Like I said I’m a web developer so I also install:

    • iStat Menus
      Want to see what your system is doing, well iStat Menus has it. This also lets me kill some of the stock OSX menu icons and replace them with the smaller iStat versions.
    • KeePassX
      Sure I said I use LastPass for my passwords but I get numerous client passwords each month and I don’t want everything in there so I use KeePassx (Keepass cross-platform) and place the database in Dropbox to sync it amongst machines.

    • Linkinus

      No IRC isn’t dead. In fact the more you get into web development the more you’ll find that IRC is alive and kicking in most communities. Linkinus is a paid IRC client but it rocks. Want inline previews of links in IRC yeah it has it. Full keyboard navigation, yeah it’s there. If you don’t want to pay for it then don’t try it or you’ll have no choice.

    • RuckSack
      Sure almost everyone uses Stuffit but why? Rucksack does it all, is pretty dang cheap and is way more beautiful and easy to use than Stuffit.
    • Time Machine Editor
      While Time Machine rocks it’s lacking in features for power users. I don’t want it to backup every hour because it slows down any machine. Time Machine Editor lets you set the interval on which Time Machine will backup.
    • Tinker Tool
      Want to change where your arrows are on scroll bars? How about excluding dictionary entries from Spotlight? Tired of Time Machine asking about backup discs when you connect a new Hard Drive? Tinker Tool gives you access to a bunch of system preferences that Apple hasn’t let you touch.
    • Transmission
      Bit Torrent is a fast way to download files. I got the latest Ubuntu (10.04) in 10 minutes on the day it came out. The direct download takes at least 40 minutes. Transmission is simple and works.
    • Tweetie
      We’re all on twitter for portions of the day. While Tweetdeck used to be my go to client I’ve ended up finding it’s huge and I get lost in it. Tweetie has full keyboard navigation, a system wide shortcut is simple and just works.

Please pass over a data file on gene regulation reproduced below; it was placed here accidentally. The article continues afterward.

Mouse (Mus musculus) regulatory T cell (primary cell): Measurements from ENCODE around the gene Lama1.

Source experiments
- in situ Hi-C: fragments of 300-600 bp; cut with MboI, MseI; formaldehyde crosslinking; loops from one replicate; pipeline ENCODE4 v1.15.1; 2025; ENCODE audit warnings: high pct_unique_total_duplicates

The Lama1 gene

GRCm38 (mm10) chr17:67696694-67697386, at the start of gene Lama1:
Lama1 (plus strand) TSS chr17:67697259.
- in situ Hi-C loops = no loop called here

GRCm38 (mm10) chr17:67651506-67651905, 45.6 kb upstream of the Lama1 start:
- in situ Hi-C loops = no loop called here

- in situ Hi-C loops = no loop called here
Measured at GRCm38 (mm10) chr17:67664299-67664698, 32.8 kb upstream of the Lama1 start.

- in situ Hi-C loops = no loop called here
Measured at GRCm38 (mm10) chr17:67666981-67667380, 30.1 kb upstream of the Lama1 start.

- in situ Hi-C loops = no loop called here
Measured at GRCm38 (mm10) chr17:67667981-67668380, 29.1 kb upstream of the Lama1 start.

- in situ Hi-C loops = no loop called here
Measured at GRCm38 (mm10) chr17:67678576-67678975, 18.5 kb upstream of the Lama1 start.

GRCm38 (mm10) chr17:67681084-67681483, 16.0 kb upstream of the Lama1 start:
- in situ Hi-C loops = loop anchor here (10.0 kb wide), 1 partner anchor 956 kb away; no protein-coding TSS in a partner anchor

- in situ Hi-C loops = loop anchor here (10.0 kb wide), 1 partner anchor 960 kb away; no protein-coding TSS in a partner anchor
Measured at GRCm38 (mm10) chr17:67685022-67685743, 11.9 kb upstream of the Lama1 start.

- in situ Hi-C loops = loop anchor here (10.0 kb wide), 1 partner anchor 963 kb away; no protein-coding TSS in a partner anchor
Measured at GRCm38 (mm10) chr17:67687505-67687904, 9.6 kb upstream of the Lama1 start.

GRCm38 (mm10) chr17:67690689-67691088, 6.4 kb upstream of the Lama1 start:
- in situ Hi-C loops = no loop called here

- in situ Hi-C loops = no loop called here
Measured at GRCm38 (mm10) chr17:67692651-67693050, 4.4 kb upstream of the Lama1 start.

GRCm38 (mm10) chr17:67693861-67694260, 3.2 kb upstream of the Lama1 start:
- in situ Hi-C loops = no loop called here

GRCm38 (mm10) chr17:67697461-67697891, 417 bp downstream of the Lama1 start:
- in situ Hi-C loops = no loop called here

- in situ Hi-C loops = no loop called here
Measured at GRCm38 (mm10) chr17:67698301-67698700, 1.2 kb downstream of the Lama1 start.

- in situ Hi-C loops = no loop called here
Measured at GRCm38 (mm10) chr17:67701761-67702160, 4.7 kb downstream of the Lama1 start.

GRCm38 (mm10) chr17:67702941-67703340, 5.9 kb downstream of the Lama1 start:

• VLC
      Sure OSX plays lots but sometimes QuickTime just sucks. Step in VLC. It’s quick, plays pretty much anything even live streams online.
    • Wire Tap Studio
      Need to record any sound in your Mac? If you can hear it WireTap can record it.
    • Audacity
      Don’t bother buying an audio editing application because Audacity has you’re back. it covers anything you need to do for editing audio and does it fast.
    • Woopra
      sure I use Google Anayltics but it’re pretty dang awesome to tweet about your site and see people come to it live. If you’re using it with WordPress you can even see people by name if they make a comment.
    • SynergyKM
      I have my keyboard and mouse plugged into my Windows 7 machine but I want to use both my PC and Hacintosh at the same time so I use SynergyKM to share the keyboard and mouse over the network. If you’ve never seen it then you should take a look. It shares clipboards between OS’s and lets you just move your mouse through the screen onto the other machine with no issues. It can be a bit finicky the first time you set it up but you can’t ask for something better. Still an awesome solution but I’m moving to one machine only so this won’t be part of my setup in the future.

    Design

    <strike>Yeah you don't see CS4 (or 5) here. My current Mac is a hackintosh netbook so while it works it's slow to use for anything put emergencies and thus I skip it. When I purchase a proper Mac it'll get on the list.</p></strike>
    

    The new machine is a proper Mac so CS4 is part of the setup now

    • CS4 (or whatever)
      We all know about Adobe and though I wish there was another option for design that let you work with other designers. Unfortunately there isn’t so we’re stuck with a huge piece of software and a company that really doesn’t seem to care about it’s users (ever try to download an older version of software you own?).
    • Acorn
      While I don’t install CSwhatever I do need soemthing to edit photo’s from time to time. Even just cropping things for blog posts, that’s where Acorn comes in. It’s a lightweight image editor. It’s runs quick on my Hackintosh and does it’s job so it’s on my list.

    • LittleSnapper

      As a designer I like to collect things that are pretty and I need some way to snap them online. LittleSnapper lets my snap things on my desktop and organize them.